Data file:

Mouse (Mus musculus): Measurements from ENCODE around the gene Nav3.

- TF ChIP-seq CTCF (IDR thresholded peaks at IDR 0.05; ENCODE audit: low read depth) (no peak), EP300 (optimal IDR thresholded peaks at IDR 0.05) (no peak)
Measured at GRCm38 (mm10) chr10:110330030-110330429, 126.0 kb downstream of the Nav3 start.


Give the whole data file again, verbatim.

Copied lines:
Mouse (Mus musculus): Measurements from ENCODE around the gene Nav3.

- TF ChIP-seq CTCF (IDR thresholded peaks at IDR 0.05; ENCODE audit: low read depth) (no peak), EP300 (optimal IDR thresholded peaks at IDR 0.05) (no peak)
Measured at GRCm38 (mm10) chr10:110330030-110330429, 126.0 kb downstream of the Nav3 start.